I do not, however, bring forth Len Cella and his Moron Movies as prospective entrants into the National Film Registry because Vine and TikTok have made his chosen artform THE filmic expression of the common folk in modern day. It’s a fine reasoning and probably the one I’d present the Library of Congress on an official nomination form, but we’re in the paid segment of my article library, where I’m free to get a lil’ more personal about my thoughts and feelings than baseline. Len Cella is a director/star/writer/editor/all-round Movie Person whose work I believe deserves preservation in the NFR because Len Cella is something of an idol of mine.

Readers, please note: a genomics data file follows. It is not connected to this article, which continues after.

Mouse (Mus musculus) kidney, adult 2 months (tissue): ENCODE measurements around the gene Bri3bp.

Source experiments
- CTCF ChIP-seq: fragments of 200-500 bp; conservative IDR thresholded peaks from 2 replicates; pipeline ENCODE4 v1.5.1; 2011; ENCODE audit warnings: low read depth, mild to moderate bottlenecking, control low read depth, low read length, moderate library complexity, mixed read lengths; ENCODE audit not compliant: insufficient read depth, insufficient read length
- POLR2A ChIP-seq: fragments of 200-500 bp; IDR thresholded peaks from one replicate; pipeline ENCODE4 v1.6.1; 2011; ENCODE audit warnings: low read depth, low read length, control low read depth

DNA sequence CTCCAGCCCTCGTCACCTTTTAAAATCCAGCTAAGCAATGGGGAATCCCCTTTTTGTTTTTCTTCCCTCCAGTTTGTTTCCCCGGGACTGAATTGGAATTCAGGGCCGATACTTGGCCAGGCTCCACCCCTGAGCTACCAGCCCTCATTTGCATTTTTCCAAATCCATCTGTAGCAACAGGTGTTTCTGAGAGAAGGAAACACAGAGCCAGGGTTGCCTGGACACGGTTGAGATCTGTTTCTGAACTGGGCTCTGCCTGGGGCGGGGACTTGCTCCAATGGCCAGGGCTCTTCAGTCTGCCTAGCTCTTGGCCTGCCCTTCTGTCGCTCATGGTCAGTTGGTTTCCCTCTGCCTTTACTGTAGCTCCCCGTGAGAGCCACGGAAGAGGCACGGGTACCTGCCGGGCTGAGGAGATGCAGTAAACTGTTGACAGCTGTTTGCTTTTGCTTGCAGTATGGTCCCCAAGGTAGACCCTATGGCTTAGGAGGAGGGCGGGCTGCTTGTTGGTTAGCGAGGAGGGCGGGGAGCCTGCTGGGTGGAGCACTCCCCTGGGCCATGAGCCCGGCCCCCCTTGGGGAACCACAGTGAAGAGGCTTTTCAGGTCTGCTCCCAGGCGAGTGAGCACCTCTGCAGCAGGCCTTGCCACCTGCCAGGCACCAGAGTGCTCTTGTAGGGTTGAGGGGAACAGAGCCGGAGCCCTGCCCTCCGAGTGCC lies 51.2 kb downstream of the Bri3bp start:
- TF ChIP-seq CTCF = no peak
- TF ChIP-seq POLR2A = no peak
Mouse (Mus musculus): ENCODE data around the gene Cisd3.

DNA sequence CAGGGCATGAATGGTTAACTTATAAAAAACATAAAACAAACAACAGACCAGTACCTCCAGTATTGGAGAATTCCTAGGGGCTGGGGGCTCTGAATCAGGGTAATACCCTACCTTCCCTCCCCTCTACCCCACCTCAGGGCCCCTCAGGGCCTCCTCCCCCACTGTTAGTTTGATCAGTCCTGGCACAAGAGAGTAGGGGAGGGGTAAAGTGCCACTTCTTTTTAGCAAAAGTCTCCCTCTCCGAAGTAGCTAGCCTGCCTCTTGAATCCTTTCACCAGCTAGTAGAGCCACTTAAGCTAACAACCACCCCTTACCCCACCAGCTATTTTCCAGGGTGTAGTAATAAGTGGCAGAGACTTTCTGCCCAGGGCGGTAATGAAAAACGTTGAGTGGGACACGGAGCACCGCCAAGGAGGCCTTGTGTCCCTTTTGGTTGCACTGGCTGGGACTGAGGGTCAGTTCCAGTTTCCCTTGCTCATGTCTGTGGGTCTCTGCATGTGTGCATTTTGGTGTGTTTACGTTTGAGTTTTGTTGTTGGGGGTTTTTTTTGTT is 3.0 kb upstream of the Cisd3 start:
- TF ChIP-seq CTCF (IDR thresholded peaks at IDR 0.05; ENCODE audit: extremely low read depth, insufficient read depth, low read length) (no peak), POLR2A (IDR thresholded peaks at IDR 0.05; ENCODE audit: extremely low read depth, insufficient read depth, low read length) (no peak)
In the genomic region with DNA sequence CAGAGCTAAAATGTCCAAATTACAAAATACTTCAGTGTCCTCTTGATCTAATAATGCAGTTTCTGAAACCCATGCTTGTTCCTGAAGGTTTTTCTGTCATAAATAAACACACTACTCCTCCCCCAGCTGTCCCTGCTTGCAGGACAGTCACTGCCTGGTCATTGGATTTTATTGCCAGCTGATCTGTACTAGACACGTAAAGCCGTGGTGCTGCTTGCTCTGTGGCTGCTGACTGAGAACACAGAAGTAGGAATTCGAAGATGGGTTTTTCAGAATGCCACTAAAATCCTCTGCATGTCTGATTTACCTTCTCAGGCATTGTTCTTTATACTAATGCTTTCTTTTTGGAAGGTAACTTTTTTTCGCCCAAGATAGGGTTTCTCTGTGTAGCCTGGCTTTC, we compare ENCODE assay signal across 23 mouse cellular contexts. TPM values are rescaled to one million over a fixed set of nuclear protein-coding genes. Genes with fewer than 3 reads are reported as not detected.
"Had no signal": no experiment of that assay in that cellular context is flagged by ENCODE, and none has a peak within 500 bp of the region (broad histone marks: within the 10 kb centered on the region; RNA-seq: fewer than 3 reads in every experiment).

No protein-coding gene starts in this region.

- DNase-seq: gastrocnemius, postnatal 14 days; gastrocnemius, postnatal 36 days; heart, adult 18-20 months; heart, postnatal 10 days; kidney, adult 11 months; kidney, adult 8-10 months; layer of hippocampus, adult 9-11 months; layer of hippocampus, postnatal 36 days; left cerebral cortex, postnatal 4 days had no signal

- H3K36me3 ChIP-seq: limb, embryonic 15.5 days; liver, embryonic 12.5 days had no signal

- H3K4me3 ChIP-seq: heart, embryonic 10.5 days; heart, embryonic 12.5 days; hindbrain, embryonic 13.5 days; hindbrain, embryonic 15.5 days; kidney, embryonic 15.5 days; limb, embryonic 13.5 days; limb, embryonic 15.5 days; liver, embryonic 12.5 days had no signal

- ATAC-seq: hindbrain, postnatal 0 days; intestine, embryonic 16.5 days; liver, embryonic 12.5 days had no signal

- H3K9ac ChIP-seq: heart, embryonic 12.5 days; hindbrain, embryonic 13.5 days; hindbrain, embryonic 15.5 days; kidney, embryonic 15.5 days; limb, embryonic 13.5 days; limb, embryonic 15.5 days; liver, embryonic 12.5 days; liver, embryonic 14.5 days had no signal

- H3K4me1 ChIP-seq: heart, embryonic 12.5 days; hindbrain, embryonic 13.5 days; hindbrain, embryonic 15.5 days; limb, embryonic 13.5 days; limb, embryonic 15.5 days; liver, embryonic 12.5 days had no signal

Some context: while Vine was certainly an entrenched and popular Thing by the time I discovered Len in college, my online experiences existed wholly apart from that side of the internet. A sophomore at the time, I was hanging out with some friends in their dorm, tooling around on the laptop and watching gonzo crap on the r/ObscureMedia subreddit. Towards the end of the night, following some entertaining eye-poppers like local preachers’ old ads for Halloween Hell Houses and Malice in Wonderland, we stumbled on this here post linking an upload of Simon Mercer’s 2011 20-minute documentary on Cella, King Dong. Titled after an old short featuring Len running around with a painted-pink bombshell strapped to his crotch, I found the thing instantly fascinating, this old gentleman rambling on about his lifetime of creative work, explaining the inspirations behind a few favorite shorts and the title Moron Movies, showing off his modern accommodations of an apartment packed to the brim with oddball props and various pursuits in other artistic mediums. Lots of masks, drawings depicting cartoon circumcision, plaster-lined furniture of his own craft, a photo or two of himself as God. All manner of Moron Movies present as intermission, from the old favorites on his VHS compilation to new shorts on modern equipment. Throughout, he’s totally and unrelentingly positive about the very things I at the time considered universally worth despairing over: thinking on aging as a wonderful thing so long as you keep challenging yourself and opening your mind to new possibilities, rejecting the concept of mainstream success as a false burden against doing what YOU like, finding it no big deal if his art only ever appeals to him and him alone. There’s no sense his time in the spotlight changed him, no evidence he got bitter or brittle, only a man who found what he loved, did it for decades, and is still doing it to his satisfaction just as he did when Carson picked him for late night.